ENGINE 2891cc V6, DOHC, 24v twin-turbo
POWER 375kW @ 6500rpm
TORQUE 600Nm @ 2500-5000rpm
WEIGHT 1830kg • PRICE $146,900
LIKE: Howling V6; sleek aesthetics; improved infotainment and materials
DISLIKE: Neurotic controls; unresolved driver aids; lurching auto handbrake
IT SHOULDN’T MATTER, but it does. Like people, cars only get one chance to create a favourable first impression and, if you’re asking the thick end of $150K for one, they’ve got a high bar to clear. Alfa Romeo’s Stelvio Q was a car with many admirable qualities, but sit inside for a couple of minutes and your instant take away from it was that the engine and underpinnings must be costing you a pretty penny because the budget certainly never went on the interior.
That first handshake with the Stelvio Q was always tinged with disappointment. It left you with the nagging suspicion that here was a $60K vehicle wearing a lot of dress-up but never avoiding some fairly proletarian roots. Cheap interior plastics, an infotainment system that might have had a $20K Kia preparing its excuses and a fairly rudimentary skim of electronic safety systems again left you figuring that the Stelvio needed to drive really well in order to muscle its way into contention.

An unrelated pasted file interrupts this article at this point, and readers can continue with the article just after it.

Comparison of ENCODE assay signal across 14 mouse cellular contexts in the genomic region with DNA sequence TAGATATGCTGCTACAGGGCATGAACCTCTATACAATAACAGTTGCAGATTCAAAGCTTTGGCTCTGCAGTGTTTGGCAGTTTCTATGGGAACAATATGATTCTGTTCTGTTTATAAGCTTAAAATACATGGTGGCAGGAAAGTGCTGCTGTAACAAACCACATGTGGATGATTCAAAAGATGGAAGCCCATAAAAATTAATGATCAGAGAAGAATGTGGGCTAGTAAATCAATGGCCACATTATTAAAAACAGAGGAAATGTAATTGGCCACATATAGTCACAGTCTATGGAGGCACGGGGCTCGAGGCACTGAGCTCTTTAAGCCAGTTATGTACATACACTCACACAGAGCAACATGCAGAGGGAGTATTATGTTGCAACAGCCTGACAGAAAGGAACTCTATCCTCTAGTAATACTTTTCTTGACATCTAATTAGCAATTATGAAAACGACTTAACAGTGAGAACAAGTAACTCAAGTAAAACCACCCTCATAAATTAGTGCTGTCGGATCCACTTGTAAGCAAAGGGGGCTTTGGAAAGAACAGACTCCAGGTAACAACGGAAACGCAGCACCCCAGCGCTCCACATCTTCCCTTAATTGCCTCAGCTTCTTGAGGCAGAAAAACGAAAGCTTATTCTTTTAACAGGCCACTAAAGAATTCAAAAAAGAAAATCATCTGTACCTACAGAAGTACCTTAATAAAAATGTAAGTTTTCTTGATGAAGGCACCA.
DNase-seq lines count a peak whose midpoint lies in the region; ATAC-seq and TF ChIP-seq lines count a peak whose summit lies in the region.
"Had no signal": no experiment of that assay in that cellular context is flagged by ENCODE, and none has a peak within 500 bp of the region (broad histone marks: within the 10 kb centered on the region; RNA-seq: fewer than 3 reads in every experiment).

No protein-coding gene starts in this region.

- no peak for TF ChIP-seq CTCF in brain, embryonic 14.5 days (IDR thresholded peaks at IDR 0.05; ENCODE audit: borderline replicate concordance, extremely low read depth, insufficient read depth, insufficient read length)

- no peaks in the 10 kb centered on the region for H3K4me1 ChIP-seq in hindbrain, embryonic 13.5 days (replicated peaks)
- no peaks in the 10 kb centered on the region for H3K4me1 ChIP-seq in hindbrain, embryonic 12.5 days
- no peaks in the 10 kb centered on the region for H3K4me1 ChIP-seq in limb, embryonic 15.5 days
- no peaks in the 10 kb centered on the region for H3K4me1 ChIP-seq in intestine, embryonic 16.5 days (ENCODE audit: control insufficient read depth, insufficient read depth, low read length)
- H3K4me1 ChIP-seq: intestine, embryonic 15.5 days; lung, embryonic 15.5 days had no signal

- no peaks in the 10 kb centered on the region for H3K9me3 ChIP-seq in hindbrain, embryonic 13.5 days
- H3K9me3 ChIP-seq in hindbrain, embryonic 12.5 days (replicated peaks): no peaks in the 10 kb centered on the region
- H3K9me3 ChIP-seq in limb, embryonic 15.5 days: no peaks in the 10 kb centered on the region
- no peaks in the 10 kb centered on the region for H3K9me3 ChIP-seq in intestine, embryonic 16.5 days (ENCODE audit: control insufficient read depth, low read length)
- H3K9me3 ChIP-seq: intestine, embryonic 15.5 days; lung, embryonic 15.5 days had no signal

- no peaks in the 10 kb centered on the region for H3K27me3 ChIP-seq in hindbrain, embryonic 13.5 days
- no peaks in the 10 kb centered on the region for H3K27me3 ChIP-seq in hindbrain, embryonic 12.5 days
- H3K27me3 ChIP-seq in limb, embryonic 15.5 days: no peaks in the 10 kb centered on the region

And it never did. We brought it to Performance Car of the Year in 2020 and it finished flat last. Yes, it was the only SUV there and was up against some tough competition but no judge voted it higher than ninth out of the 10 cars invited. Against the clock it logged some impressive numbers, getting to 100km/h in 3.79sec, just a quarter of a second off the pace of a 992 Carrera S while its lap time at The Bend was better than that of the unashamedly track-focused Megane Trophy-R. “The common consensus was the Stelvio was an engine looking for a better home (say, a four-door sedan?)” said Scott Newman in his withering final assessment.
Combine that with the 5bn euro investment into the non-electrifiable Giorgio platform that underpins the Giulia, Stelvio and absolutely nothing else, and it’s clear that no matter how successful the 2021 update of Alfa’s mid-size SUV proves, it’ll never be able to repay its debts. Sergio Marchionne’s breathtaking gamble fell on its face, new owners Stellantis looking instead to its STLA large vehicle architecture for future models. So what we have here is an evolutionary dead end and one that, on the face of it, ought to struggle to attract your patronage. So far, so bleak.
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